Parts Used: for turf and feed purposes
Buffalo grass is a very hardy grass and grows mostly in the North American prairies. The North American prairies lie in the middle of the continent and have a dry climate during the summer, and a very cold and windy climate in the winter.
Buffalo grass is a warm-season, native, perennial shortgrass. It grows between 2 and 5 inches (5-13 cm) tall and spreads out between six feet and 12 feet (3-4 m). It has a round hollow stem with gray, green curly leaves. The leaves are 1/10 " wide and 2" long.
In winter it turns tan and in the autumn it turns lavender. It is very drought resistant. In dry seasons it gets brown, and stops growing, and goes dormant. It is also heat and cold resistant.
Buffalo grass has both male and female plants. The flower stalks are 4 to 8 inches (10-20 cm) tall The female seed head of buffalo grass grow in clusters of three to five hairy spikelets. The tiny clusters of yellow to golden male flower of buffalo grass grow about 2 inches (6 cm) above the blades. The burs on buffalo grass seeds don't cling to animal fur for very long and the seeds fall close to the parent plant.
Buffalo grass sends out many thin roots that can reach 5 feet below the ground, forming a dense sod. Seventy percent of the roots are in the first 6 inches (15 cm) of soil. Buffalo grass also reproduces through stolons.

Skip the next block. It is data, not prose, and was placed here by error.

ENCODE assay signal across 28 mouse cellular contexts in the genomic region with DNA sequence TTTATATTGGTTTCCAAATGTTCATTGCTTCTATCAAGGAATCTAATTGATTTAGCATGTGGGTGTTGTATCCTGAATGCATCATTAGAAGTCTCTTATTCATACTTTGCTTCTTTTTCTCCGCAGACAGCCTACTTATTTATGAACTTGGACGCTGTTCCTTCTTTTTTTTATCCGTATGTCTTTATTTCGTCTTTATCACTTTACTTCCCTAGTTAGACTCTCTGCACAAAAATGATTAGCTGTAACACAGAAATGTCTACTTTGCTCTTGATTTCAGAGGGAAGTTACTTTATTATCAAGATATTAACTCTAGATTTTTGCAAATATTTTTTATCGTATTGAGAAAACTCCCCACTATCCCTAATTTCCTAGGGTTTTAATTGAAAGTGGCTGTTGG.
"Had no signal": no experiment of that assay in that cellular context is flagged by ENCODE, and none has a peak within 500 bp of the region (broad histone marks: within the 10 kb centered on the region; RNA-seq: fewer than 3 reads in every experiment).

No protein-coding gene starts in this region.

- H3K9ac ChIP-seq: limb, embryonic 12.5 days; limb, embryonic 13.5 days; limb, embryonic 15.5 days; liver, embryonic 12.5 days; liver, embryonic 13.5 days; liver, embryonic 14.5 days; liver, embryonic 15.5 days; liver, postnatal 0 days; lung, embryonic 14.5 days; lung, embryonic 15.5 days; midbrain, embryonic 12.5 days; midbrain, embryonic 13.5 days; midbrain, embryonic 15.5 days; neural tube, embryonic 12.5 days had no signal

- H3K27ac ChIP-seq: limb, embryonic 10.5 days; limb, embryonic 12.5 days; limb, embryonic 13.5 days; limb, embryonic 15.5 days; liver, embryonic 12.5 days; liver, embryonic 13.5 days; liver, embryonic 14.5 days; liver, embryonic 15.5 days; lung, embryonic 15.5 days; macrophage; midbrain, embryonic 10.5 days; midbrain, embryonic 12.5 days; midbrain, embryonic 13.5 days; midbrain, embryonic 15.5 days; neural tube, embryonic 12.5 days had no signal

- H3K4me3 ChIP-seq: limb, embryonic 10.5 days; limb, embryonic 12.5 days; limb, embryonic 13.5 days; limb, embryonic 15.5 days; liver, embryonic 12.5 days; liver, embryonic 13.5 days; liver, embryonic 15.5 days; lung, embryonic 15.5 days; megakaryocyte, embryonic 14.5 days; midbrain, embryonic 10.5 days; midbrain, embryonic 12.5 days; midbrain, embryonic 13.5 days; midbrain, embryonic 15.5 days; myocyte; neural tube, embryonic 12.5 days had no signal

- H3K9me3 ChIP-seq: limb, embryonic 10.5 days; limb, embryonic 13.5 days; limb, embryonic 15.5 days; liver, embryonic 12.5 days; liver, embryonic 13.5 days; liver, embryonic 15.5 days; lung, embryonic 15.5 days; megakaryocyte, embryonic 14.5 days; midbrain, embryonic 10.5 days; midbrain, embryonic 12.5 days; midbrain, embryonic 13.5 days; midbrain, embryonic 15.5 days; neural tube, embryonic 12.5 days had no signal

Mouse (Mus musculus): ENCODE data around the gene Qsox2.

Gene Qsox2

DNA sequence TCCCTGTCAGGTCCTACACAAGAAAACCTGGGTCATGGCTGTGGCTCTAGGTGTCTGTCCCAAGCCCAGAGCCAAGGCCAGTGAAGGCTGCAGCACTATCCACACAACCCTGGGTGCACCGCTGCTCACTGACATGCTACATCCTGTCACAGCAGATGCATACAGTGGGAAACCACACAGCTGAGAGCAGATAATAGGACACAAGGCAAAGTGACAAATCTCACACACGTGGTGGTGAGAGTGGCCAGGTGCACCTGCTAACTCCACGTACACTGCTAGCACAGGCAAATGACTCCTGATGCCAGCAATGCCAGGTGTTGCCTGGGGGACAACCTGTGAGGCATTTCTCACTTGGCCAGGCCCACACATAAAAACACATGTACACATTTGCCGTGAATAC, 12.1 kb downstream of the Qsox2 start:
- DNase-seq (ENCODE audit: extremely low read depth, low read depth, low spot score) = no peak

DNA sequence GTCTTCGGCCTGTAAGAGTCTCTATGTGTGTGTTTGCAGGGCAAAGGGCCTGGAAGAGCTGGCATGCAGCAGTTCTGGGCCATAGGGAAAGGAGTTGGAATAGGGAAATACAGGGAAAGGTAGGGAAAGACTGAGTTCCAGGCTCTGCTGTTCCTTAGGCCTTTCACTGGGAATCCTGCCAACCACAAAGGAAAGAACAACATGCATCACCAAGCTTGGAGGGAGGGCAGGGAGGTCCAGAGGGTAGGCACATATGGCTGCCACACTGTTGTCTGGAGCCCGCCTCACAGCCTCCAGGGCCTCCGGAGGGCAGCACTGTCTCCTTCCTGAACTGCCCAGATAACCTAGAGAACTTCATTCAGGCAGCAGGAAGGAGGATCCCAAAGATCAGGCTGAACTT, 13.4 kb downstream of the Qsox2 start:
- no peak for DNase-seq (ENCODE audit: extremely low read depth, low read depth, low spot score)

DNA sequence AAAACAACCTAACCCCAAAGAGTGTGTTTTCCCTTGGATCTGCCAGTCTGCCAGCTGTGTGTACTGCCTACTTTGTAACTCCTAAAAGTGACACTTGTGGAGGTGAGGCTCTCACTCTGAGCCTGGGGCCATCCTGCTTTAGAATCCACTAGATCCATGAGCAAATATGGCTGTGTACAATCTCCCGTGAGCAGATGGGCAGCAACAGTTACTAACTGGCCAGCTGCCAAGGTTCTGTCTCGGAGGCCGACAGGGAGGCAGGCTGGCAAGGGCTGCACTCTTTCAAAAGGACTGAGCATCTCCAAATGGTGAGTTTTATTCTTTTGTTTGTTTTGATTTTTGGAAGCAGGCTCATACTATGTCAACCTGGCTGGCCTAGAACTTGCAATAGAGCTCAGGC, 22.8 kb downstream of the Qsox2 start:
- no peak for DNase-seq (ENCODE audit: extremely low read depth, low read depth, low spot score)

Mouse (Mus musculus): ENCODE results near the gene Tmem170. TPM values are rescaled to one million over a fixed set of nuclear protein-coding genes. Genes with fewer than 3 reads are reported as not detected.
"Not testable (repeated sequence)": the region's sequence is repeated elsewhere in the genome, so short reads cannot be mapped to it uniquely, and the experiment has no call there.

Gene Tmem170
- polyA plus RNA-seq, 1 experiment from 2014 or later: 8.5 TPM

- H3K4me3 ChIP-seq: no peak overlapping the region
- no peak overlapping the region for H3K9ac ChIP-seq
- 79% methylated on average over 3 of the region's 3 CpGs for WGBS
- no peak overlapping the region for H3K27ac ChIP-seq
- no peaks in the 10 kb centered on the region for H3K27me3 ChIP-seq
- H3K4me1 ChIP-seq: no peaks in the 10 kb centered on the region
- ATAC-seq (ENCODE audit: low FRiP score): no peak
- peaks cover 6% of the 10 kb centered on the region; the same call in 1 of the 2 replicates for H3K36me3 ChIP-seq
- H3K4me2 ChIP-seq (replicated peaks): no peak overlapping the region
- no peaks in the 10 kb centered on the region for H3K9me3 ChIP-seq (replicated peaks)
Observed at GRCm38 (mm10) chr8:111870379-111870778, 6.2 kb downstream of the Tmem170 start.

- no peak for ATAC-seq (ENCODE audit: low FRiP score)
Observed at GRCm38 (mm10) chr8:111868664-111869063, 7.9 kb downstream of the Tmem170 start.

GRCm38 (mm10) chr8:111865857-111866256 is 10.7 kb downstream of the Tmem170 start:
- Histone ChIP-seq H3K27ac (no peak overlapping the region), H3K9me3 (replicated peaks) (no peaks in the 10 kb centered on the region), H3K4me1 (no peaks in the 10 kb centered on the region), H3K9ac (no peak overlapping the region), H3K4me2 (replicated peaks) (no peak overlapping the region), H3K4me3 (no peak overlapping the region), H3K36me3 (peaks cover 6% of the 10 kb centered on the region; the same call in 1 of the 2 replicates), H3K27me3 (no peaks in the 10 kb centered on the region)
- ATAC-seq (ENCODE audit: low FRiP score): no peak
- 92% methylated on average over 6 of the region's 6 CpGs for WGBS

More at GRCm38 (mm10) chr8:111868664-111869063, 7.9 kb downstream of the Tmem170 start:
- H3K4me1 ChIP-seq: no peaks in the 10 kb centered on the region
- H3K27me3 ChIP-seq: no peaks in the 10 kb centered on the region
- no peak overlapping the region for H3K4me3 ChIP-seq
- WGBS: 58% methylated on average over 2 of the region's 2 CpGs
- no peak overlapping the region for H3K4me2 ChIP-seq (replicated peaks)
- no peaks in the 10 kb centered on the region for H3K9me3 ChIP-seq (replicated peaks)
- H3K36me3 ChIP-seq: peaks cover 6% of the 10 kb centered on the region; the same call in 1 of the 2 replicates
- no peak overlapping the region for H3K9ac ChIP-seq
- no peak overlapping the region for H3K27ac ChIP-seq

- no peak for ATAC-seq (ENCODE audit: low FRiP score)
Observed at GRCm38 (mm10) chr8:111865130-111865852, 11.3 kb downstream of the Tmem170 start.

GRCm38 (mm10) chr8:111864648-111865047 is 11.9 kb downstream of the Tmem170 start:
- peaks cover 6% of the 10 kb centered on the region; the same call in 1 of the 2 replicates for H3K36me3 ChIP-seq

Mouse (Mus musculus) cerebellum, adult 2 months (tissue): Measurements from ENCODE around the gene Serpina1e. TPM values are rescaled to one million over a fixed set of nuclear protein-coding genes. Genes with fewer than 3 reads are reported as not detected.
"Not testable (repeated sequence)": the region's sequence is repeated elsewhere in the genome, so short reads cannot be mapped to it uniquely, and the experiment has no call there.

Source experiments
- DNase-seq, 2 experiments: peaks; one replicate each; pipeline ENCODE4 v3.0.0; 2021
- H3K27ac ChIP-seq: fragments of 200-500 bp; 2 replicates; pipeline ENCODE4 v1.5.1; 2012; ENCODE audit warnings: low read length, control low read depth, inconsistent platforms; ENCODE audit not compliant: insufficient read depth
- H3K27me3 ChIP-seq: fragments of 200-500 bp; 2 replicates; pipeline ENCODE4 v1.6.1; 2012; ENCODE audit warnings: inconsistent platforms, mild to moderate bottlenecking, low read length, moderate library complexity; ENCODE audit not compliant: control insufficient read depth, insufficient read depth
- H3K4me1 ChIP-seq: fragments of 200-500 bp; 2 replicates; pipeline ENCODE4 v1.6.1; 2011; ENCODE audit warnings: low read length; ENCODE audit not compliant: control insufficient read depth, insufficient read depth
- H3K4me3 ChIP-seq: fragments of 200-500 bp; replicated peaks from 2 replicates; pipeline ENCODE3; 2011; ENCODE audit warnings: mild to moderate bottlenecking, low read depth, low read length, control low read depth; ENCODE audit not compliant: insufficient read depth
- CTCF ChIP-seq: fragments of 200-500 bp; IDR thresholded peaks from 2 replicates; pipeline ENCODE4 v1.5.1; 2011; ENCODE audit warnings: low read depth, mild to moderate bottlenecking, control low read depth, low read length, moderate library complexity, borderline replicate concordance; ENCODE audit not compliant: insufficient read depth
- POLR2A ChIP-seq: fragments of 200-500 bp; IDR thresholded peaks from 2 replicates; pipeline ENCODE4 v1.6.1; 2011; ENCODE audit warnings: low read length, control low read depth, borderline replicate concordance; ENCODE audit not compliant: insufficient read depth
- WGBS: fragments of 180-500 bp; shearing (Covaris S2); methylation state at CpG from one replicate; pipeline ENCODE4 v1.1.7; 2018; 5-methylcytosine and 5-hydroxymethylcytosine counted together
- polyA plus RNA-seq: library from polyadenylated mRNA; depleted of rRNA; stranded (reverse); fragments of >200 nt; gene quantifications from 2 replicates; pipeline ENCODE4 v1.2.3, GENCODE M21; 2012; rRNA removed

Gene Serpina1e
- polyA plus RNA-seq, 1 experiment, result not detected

Buffalo grass is one of the most important grasses on the short grass prairies. Both livestock and white-tailed deer, buffalo, pronghorns, jackrabbits and prairie dogs use it as forage. It was the main source of food for the buffalo when huge herds roamed the prairies. Mountain plovers build their nests in buffalo grass.
Fires set by lightning strikes often swept across the prairies, and became an important part of the ecosystem. Native Americans used to set fire to various parts of the prairie. Grassland fires move quickly and don't stay in one place for very long. Buffalo grass has adapted to grassland fires and sometimes grows better after a fire. The actual growing parts of buffalo grass are protected from fire by soil. It sends out new shoots from the roots or bottom of the unburned stolon buds. Seeds are also protected from fire by the burs they are enclosed in.
Besides being found on the prairie, buffalo grass is used in meadows, and for turf grass. It's ornamental flowers can look pretty no matter where it grows.
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"Native Warm-Season Grasses", http://clay.agr.okstate.edu/forage/images/nativewsgrasses.htm
"Buchloe dactyloides", http://www.fs.fed.us/database/feis/plants/graminoid/bucdac/, (2002).